There are times when I do consider it or think a quick stop for a churro wouldn’t be a bad idea, but my desire to go home usually wins out.
Skip good deals occasionally
There have been times when I’ve bought a bulk version of something at Costco and it took up space in my pantry for a year before I finally pitched it. Other times, it took way too long to use up the bulk version of an item.
So I’ve learned to accept that just because Costco has a good deal doesn’t mean it’s a good deal for me. There’s nothing wrong with walking by and leaving something on the shelf.
Always make room for a rotisserie chicken
I may have plenty of dinner options in my cart, like the Kirkland Signature Atlantic Farmed Atlantic Salmon or the four-pack of frozen cheese pizzas that we add our favorite toppings to at home.
But even with all those options, I still grab a rotisserie chicken. It’s cheap and can be an easy dinner option for that night or another night.
I’ve also picked the rotisserie chicken apart at home to use as an ingredient for other dishes, like my own homemade chicken salad recipe.
Browse Costco’s wine selection
Costco is great for wine shoppers like me. The store has a wide selection of wine, and I don’t mind taking a chance sometimes because of Costco’s affordable options.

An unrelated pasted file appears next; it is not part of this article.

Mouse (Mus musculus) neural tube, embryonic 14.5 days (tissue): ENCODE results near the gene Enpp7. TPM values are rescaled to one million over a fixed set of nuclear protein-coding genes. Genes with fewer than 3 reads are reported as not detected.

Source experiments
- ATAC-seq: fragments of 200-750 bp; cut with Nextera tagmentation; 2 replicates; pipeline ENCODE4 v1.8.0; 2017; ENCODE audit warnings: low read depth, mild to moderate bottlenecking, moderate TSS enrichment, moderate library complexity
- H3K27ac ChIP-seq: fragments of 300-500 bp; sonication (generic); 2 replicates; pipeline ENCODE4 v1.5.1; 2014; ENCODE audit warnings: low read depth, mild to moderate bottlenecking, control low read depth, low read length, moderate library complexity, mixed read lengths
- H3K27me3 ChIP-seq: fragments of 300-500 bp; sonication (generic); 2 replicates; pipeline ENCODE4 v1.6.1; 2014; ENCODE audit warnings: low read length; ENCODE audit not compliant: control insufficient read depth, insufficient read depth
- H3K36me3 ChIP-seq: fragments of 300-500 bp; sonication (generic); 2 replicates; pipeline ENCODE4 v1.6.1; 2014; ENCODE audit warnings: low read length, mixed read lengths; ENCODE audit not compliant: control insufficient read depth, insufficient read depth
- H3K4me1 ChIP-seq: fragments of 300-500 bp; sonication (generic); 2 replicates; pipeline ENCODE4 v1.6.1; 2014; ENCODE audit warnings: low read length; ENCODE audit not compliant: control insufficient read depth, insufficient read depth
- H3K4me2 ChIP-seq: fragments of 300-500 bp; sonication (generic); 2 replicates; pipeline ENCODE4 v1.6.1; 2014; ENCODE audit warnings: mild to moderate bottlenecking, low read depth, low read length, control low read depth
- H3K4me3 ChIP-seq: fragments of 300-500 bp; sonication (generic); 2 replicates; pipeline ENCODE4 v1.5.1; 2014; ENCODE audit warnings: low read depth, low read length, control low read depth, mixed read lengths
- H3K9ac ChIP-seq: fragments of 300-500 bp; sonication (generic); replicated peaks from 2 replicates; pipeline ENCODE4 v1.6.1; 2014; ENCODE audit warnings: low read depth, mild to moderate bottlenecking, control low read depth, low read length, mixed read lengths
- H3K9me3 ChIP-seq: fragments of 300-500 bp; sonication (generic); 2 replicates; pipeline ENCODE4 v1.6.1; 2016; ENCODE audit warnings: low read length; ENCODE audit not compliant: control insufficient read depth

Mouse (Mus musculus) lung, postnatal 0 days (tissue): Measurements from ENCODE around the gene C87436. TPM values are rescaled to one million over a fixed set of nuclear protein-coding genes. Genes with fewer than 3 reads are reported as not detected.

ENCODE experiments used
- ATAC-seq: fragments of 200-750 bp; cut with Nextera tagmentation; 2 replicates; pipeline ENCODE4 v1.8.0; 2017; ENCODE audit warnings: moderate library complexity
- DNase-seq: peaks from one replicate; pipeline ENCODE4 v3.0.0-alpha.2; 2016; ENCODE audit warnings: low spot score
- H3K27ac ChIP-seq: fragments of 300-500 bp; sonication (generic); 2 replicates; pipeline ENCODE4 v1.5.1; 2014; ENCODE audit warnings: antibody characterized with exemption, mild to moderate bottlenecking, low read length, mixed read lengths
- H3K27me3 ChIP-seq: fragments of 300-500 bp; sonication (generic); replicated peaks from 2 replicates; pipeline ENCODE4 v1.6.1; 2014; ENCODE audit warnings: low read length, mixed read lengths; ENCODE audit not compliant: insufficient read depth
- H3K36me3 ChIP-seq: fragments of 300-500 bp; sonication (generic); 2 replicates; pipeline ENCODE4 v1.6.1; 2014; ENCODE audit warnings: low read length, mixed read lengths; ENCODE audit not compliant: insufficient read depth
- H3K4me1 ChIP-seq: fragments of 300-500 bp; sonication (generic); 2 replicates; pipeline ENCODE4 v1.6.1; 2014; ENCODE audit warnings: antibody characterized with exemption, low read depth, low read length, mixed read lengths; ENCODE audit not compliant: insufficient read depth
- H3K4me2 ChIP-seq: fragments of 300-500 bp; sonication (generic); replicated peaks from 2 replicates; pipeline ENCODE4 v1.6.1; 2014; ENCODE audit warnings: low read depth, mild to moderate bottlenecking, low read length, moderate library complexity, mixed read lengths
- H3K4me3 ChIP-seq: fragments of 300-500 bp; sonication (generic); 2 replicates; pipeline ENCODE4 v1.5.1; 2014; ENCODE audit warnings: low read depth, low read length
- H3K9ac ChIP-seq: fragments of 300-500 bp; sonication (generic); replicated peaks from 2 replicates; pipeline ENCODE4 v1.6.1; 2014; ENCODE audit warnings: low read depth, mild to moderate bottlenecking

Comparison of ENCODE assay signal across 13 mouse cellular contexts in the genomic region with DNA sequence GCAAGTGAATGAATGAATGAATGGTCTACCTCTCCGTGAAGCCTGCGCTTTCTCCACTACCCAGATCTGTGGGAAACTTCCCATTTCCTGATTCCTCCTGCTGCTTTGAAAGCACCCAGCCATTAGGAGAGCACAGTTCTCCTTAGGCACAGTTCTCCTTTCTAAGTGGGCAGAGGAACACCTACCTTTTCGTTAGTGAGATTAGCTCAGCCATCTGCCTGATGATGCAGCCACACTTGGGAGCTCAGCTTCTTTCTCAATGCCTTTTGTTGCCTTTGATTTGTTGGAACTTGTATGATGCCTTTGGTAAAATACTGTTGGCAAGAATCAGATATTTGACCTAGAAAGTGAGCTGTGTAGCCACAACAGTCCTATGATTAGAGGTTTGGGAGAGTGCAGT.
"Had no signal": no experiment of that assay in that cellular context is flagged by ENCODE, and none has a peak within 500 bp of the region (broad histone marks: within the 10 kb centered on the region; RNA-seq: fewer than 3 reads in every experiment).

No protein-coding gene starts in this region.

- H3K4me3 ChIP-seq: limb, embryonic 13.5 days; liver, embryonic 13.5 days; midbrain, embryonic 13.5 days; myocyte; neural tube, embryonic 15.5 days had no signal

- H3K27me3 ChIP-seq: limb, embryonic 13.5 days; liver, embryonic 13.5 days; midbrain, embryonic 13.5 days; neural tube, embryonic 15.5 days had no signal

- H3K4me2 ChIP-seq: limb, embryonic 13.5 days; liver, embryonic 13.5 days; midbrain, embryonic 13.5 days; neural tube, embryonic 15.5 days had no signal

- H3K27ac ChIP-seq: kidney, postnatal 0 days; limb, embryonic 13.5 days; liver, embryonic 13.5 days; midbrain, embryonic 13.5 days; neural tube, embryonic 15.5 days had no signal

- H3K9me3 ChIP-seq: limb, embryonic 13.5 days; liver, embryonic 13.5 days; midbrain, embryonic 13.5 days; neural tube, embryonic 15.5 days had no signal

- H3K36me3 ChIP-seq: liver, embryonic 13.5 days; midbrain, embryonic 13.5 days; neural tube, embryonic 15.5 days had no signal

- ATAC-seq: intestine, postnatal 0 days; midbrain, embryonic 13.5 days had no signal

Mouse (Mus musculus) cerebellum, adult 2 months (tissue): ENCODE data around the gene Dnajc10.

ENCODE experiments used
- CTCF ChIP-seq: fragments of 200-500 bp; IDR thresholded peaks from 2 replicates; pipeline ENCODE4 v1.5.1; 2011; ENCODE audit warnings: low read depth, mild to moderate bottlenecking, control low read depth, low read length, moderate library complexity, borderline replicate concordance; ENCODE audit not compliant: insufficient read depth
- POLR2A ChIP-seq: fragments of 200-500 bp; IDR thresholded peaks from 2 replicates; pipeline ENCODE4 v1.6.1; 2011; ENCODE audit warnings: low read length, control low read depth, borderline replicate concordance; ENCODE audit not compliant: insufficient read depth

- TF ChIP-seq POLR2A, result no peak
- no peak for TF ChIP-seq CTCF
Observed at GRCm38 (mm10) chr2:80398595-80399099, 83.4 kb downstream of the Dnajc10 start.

I’m not someone with an expensive and extensive wine collection. I know which types I like, and I know I like bottles that won’t cost me more than $15 or so.
I’ve even picked up a few of the retailer’s Kirkland Signature wines. I enjoy them and look them for every time I’m at the store.
Stick with the Gold Star card
Costco has two membership options: A Gold Star card for $60 annually or an Executive card for $120 annually.
The Executive card has some additional benefits, with the biggest being the 2% annual reward.
There were a few years when I really took advantage of the extra savings, like when I was buying diapers for my kids. But then there were a few years when I spent less than $3,000 annually at Costco, so the benefit didn’t balance out compared to the extra cost of the card.
It was a good reminder for me to double-check my Costco spending and remember that the upgrade isn’t always better when I take my annual spending into account.
The great thing about Costco is there are plenty of ways to save extra money, so tailor these tips and tricks to what fits into your spending habits and budget.
You may want to test them out the next time you head to the warehouse retailer, or perhaps review your Costco run while enjoying the $1.50 hot-dog-and-drink deal to figure out where you can save even more next time.